The trip to Echo Springs by Olivia Laing (Canongate)

echo springs

“Here’s a thing. Iowa City, 1973. Two men in a car, a Ford Falcon convertible that’s seen better days. It’s winter, the kind of cold that hurts bones and lungs, that reddens knuckles, makes noses run. If you could, by some devoted act of seeing, crane in through the window as they rattle by, you’d see the older man, the one in the passenger seat, has forgotten to put his socks on.”

AS you gather from such an opening paragraph Olivia Laing has picked up a few tricks from the writers she follows – Scott Fitzgerald (to whom she ascribes the perfectly weighted novel in the Great Gatsby – Ernest Hemingway, Tennessee Williams, John Cheever, John Berryman and Raymond Carver. The two men in the car are Cheever and Carver.

Notionally the title suggests this is a book about why writers drink and chronicles the slide of all six into alcoholism but you could also make a case for other factors like having a father who shot himself, like smoking too much, like the drugs, like parents who were alcoholics, like their latent or not so latent homosexuality, or womanising, the insomnia: A whole cross section of what you might term as mid 20th century social diseases, a veritable smorgasboard in fact of white male, middle class, mid-life neuroses which have been given the aggrandisment of print. Is there a connection?

And all these central figues, being writers, knew each other as compatriots and also rivals. They kept diaries and wrote letters and probably, no certainly never, thought that a diligent reader like Olivia would take the time to study all their output and and give it a social conscience. In a sense she is your world’s worst hangover, a historical one.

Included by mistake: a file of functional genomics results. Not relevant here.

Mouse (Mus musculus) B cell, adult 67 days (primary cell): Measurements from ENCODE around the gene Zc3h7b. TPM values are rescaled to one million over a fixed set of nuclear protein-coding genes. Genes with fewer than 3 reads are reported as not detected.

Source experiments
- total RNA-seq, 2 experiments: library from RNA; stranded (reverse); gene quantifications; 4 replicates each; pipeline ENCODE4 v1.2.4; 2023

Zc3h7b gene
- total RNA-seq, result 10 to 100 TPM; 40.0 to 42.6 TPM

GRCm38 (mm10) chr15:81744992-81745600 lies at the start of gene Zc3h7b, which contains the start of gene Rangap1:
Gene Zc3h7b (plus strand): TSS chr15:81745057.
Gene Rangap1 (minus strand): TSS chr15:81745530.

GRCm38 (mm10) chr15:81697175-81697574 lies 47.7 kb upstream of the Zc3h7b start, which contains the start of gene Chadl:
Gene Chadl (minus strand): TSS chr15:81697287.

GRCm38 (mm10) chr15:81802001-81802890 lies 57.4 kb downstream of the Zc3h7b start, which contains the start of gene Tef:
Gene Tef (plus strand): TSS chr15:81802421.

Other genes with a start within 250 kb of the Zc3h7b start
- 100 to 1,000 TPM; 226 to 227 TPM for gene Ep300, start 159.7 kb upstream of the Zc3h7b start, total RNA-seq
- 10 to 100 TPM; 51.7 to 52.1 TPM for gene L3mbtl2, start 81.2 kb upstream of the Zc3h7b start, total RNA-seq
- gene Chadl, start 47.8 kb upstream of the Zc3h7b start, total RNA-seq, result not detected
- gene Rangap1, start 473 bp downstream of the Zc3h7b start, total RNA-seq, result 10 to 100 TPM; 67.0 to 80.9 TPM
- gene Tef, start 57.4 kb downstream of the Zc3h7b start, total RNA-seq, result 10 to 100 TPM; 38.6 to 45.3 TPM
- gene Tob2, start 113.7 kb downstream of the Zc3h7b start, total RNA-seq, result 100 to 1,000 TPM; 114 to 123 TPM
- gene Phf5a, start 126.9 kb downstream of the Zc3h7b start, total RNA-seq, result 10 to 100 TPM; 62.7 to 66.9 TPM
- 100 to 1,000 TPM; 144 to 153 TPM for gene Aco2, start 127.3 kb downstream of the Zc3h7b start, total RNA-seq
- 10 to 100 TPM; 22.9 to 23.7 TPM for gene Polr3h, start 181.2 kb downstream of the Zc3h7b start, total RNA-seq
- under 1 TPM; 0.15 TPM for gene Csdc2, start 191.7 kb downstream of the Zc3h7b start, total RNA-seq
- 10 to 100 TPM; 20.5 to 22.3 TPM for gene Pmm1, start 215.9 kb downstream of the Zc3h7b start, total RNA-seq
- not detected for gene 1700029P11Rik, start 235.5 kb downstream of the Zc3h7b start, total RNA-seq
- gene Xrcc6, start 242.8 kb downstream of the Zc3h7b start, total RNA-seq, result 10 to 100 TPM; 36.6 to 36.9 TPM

She is involved. She is from an alcoholic family although not so po-faced as to not allow herself a beer here and there. She is embarking on a travelogue to find the places they lived and wrote to fill in the landscape of where and when, an odyssey that might put more than a few aspirant authors off the task in hand. Or to put that glass down.

Or maybe it was just the era. People drank more in the middle of the last century. Or it was remarked on more. But as she points out alcoholism – a subject of which she is as well read on as any of the writers themselves – was not really recognized as a condition until the 1970s.

She writes elegantly herself, precisely detailed not unlike Fitzgerald in her prose, and it is her personal observations that colour the text. The people she meets on the way intersect with the main biographies. I am not a great fan of what is termed the I school of journalism (I as in me, me, me) but she is a fan, sympathetic, curious, intelligent and loves her subjects as if they were coveted ornaments on her mantelpiece which they probably are.

The title is from Cat on a Hot Tin Roof, where Brick goes to the cabinet to try and get his ‘click’ from the echo spring. It is a very brave, beautifully researched, elegantly orchestrated mirror that reflects a time and asks a more serious question about writing and fame.

This passage describes the river where Ray Carver liked to fish: “Morse Creek cut out through a stretch of blackish sand, over stones that ranged in size from pebbles to boulders. It ran very fast now, maybe four feet deep, humping and shouldering, the surface breaking apart in pleats. I knelt and dipped my hand, wincing. It had come straight off the mountain snowmelt, old ice, clear and as astringent as gin”.

Why did they drink to excess, she asks, but unfortunately her chronicles explain rather too well why. Hemingway for one was being tracked by the FBI because of his Cuban connections. He eventually agreed to secret electrical therapy to dry out. He never wrote another word after that and shot himself 18 months later (as did his brother and sister, as had his father) A bad trade, you might think.

 

 

About drewsmith28

Words, words, words...
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